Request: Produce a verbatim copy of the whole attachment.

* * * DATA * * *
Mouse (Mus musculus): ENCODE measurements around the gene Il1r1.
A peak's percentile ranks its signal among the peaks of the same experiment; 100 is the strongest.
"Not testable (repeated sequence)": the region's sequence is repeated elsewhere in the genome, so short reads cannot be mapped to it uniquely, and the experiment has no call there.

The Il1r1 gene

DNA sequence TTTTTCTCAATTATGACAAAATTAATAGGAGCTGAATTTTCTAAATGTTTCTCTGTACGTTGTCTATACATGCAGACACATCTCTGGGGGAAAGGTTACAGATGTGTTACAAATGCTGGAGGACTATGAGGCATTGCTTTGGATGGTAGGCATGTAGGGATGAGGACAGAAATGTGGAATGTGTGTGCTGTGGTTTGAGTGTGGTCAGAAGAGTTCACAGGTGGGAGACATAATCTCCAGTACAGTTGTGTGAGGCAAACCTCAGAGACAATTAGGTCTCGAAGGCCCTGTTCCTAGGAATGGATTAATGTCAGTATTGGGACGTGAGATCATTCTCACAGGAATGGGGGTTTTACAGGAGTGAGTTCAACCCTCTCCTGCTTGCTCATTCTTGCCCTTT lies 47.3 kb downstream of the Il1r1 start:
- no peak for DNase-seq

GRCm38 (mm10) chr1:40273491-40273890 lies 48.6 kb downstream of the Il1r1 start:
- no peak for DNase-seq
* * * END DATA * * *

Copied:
Mouse (Mus musculus): ENCODE measurements around the gene Il1r1.
A peak's percentile ranks its signal among the peaks of the same experiment; 100 is the strongest.
"Not testable (repeated sequence)": the region's sequence is repeated elsewhere in the genome, so short reads cannot be mapped to it uniquely, and the experiment has no call there.

The Il1r1 gene

DNA sequence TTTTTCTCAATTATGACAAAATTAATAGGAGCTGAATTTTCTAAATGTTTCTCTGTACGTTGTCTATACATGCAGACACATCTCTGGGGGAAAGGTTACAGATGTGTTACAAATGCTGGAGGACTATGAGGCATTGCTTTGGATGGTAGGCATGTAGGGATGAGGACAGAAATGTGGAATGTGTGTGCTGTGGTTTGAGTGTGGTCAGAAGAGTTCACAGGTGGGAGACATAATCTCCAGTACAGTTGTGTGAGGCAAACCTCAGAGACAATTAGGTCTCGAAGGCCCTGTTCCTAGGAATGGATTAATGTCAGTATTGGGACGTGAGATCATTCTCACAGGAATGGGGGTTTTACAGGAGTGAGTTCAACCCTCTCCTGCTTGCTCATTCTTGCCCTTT lies 47.3 kb downstream of the Il1r1 start:
- no peak for DNase-seq

GRCm38 (mm10) chr1:40273491-40273890 lies 48.6 kb downstream of the Il1r1 start:
- no peak for DNase-seq